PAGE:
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Novack v. Politz Day School


June 16, 2010


The opinion of the court was delivered by: Hon. Jerome B. Simandle


This matter comes before the Court on Plaintiffs' motion,*fn1 filed on the afternoon of June 15, 2010, to issue a temporary restraining order ("TRO") against Defendants Politz Day School and Avraham Gluestein so that their son Nisan may graduate from the eighth grade and participate in his school's graduation ceremony on Wednesday, June 16, 2010 [Docket Item 3]. In their Complaint Plaintiffs allege discrimination under Title I and III of the Americans with Disabilities Act.*fn2 In addition to injunctive relief, Plaintiffs seek compensatory and punitive damages for the injuries allegedly suffered. This Court will deny their motion for injunctive relief for the reasons outlined below. THE COURT FINDS AS FOLLOWS:

1. Plaintiffs, in their capacity as guardians, have brought this action on behalf of their minor son Nisan. Nisan is a thirteen-year-old who currently attends school at Politz Day School in Cherry Hill, New Jersey.

2. The events leading up to this case began in fall of 2009 when Plaintiffs enrolled Nisan at Defendant Politz Day School. According to the Complaint, from 2008 to 2009, Nisan had completed his sixth grade year at Shalom Torah Academy. Plaintiffs allege that Defendant Gluestein had promised them that Nisan would be enrolled in the eighth grade given the college preparatory classes that he had taken the previous year. Apparently, Defendants did not enroll Nisan in the eighth grade, as promised, but instead placed him in the seventh grade, something which Plaintiffs learned from their son in November 2009. For the next seven months Plaintiffs attempted to have Nisan moved to the eighth grade, without success.

3. On Tuesday, June 15, 2010, the day before the scheduled eighth grade graduation at Politz Day School, Plaintiffs filed their Complaint and motion for injunctive relief. They seek an order compelling Defendants to permit Nisan to graduate from the eighth grade and participate in the graduation ceremony on Wednesday, June 16, 2010. Plaintiffs explain through a letter that the motion for a TRO would have been filed sooner if Defendant had not led Plaintiffs to believe "that this matter would be straightened out."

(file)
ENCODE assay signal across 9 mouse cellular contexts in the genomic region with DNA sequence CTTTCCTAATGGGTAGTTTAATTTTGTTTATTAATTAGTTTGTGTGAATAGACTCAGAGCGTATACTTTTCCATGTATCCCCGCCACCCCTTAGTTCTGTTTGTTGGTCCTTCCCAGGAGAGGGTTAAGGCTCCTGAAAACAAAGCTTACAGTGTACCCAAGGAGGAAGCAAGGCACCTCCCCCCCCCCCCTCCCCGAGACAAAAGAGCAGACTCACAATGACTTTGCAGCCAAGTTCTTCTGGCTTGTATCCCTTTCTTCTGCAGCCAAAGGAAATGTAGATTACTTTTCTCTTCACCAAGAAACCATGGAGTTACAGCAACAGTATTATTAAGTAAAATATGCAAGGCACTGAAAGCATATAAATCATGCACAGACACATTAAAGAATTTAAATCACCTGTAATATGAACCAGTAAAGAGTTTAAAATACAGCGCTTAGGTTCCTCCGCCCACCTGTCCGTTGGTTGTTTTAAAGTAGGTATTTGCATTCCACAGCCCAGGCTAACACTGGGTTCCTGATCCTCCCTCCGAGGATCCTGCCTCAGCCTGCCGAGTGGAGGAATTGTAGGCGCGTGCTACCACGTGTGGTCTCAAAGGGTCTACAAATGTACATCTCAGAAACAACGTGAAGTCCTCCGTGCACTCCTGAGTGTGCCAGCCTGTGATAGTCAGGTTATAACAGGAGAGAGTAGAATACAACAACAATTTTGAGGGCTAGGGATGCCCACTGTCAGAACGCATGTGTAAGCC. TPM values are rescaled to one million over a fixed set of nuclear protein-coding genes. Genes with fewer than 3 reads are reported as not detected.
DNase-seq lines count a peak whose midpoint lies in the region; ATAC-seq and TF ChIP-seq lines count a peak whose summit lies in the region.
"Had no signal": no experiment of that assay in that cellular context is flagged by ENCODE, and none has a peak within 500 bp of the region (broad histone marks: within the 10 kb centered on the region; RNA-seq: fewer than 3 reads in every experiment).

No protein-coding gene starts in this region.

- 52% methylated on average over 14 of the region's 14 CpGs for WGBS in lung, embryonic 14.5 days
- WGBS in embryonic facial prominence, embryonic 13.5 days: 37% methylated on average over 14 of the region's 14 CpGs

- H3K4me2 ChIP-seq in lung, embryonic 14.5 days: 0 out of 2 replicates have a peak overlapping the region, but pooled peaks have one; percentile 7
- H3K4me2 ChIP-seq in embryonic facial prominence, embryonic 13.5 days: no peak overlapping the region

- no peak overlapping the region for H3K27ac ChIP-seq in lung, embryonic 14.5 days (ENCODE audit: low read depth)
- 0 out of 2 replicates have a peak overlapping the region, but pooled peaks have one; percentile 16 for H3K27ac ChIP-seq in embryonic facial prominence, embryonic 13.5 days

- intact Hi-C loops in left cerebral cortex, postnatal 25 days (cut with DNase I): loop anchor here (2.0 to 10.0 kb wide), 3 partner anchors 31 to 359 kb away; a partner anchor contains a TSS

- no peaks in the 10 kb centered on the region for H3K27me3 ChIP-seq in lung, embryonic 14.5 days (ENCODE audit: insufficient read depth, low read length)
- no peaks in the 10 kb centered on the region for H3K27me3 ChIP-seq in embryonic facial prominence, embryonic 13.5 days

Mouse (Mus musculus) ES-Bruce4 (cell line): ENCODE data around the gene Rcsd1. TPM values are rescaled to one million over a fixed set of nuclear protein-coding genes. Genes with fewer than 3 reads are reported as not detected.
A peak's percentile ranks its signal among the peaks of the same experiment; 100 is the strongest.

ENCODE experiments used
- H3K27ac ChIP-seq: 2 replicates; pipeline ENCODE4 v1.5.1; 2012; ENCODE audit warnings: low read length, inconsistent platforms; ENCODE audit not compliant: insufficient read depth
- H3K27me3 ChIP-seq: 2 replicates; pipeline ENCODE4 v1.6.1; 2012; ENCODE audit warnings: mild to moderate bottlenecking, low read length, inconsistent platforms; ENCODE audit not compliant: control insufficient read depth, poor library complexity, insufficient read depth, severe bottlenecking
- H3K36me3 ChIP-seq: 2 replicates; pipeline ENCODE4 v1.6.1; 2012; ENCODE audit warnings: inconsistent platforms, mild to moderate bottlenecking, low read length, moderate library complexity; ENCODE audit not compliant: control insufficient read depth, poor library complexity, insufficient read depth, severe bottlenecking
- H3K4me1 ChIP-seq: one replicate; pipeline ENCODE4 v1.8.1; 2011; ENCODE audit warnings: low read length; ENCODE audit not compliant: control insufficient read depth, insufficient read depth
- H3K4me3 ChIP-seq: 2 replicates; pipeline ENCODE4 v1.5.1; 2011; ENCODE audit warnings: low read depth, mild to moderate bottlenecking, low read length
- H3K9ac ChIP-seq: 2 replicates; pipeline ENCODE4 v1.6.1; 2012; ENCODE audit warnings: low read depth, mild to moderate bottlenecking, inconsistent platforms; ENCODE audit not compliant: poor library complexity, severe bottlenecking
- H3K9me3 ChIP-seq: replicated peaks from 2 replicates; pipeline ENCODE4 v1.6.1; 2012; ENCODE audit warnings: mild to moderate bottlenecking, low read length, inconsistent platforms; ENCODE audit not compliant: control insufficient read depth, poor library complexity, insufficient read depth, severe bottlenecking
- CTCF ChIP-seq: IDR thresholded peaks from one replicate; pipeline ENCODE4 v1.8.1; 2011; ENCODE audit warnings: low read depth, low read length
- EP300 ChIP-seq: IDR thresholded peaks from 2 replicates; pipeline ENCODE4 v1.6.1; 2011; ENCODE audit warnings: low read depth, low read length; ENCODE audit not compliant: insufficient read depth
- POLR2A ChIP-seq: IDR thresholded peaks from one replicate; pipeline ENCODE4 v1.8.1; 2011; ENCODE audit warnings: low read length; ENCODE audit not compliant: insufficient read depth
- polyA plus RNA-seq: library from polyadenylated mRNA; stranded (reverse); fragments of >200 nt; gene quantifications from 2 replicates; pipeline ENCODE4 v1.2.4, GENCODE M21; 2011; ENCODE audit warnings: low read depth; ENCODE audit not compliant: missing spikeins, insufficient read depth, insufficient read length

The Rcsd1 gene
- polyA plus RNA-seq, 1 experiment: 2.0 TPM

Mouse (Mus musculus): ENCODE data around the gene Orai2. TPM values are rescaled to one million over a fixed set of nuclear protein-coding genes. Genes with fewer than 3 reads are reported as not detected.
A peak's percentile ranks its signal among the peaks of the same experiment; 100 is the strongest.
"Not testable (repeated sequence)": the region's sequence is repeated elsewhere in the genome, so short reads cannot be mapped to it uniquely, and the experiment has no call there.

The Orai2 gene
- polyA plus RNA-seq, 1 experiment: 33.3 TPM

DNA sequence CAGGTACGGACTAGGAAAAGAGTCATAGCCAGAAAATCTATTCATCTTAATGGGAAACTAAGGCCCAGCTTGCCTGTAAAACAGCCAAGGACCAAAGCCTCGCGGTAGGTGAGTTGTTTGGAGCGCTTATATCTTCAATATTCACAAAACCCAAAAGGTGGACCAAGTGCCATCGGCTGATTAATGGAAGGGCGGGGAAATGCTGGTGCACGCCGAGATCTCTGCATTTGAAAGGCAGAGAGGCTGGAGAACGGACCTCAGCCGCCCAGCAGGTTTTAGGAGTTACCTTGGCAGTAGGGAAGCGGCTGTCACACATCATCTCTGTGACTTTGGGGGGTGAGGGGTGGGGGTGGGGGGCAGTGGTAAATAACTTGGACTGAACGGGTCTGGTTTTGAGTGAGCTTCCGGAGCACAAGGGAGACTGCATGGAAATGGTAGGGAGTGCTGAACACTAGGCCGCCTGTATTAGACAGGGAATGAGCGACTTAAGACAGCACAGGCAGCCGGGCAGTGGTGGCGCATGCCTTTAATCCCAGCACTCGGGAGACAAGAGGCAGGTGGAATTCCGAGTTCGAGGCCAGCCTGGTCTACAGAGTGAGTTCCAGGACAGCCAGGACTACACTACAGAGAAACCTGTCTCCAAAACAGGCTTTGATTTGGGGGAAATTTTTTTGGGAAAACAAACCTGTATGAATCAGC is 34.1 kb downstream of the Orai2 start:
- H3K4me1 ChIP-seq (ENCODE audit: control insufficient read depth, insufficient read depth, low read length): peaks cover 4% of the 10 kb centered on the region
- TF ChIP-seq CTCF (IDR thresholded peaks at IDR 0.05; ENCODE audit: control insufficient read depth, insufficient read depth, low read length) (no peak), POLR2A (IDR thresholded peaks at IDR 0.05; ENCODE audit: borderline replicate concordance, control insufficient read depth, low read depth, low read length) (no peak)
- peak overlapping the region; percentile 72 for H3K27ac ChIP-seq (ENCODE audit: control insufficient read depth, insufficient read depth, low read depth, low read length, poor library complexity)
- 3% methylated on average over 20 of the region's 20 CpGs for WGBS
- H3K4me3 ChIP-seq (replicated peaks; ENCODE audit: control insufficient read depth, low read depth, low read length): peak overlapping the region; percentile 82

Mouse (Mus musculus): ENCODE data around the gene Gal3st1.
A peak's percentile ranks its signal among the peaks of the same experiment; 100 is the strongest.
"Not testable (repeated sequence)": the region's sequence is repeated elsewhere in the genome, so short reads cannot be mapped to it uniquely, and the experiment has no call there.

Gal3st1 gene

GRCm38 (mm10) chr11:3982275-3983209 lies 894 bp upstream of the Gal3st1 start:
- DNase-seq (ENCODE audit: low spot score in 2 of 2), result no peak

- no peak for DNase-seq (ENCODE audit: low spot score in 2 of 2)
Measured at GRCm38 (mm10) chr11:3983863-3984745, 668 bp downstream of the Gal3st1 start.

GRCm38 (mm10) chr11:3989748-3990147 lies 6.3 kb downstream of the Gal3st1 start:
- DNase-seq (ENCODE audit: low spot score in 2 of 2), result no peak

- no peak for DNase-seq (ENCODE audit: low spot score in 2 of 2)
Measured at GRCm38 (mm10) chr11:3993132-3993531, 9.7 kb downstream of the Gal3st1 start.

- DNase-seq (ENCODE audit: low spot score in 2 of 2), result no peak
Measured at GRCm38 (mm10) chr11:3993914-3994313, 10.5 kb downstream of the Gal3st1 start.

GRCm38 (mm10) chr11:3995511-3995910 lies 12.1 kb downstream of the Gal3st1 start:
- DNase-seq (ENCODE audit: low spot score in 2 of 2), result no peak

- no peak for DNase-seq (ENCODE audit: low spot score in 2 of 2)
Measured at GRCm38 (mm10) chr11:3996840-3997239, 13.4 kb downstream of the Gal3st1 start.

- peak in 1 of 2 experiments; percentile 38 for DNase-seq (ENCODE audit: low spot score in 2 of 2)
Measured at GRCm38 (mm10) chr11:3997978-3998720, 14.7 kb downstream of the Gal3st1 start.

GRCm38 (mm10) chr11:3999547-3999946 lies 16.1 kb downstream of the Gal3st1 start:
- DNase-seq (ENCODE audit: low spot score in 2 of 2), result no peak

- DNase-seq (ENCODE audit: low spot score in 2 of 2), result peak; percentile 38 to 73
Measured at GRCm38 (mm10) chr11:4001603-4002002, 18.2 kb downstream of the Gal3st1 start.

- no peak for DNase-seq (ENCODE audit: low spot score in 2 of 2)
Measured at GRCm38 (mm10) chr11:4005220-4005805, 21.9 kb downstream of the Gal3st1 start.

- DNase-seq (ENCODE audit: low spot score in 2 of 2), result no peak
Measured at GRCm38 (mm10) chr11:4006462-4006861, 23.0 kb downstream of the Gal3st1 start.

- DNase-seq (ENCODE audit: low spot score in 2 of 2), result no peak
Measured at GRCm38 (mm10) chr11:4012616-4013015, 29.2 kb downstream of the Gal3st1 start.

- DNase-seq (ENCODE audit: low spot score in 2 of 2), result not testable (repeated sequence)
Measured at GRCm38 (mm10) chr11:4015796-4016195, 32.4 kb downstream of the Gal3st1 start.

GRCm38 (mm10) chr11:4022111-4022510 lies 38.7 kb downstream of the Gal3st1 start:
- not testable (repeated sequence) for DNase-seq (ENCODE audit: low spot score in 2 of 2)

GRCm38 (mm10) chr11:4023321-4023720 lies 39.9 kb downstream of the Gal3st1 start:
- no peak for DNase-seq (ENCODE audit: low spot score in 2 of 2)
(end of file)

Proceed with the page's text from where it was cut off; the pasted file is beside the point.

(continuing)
4. Before issuing injunctive relief in the form of a TRO, the Court must consider four factors. Such relief may only be granted if a plaintiff establishes "(1) it has a likelihood of success on the merits, (2) it will suffer irreparable harm if the injunction is denied, (3) granting preliminary relief will not result in even greater harm to the nonmoving party, and (4) the public interest favors such relief." Rogers v. Corbett, 468 F.3d 188, 192 (3d Cir. 2006) (internal quotations and citations omitted); Hornstine v. Twp. of Moorestown, 263 F. Supp. 2d 887, 903 (D.N.J. 2006) (applying the four-factor test to analysis of TRO application). As to the second prong, "a risk of irreparable harm is not enough. A plaintiff has the burden of proving a 'clear showing of immediate irreparable injury." Hohe v. Casey, 868 F.2d 69, 72 (3d Cir. 1989) (internal citations omitted).

5. The Court finds that Plaintiffs have failed to make a clear showing of immediate irreparable injury. There is nothing to suggest that Nisan could not graduate from the eighth grade, should such relief be required, at some later date, after Defendants have been properly served and provided sufficient time to respond. Plaintiffs seek damages for pain and suffering, thus any pain and suffering Plaintiffs and their son might suffer due to Nisan's inability to participate in the graduation ceremony could similarly be compensated, assuming Plaintiffs can establish a valid cause of action. Economic injury, compensable in money, is not irreparable harm. Acierno v. New Castle County, 40 F.3d 645, 655 (3d Cir. 1994). While Plaintiffs may be disappointed if Nisan is unable to participate in the June 16th ceremony, the Court finds that they have not shown irreparable injury.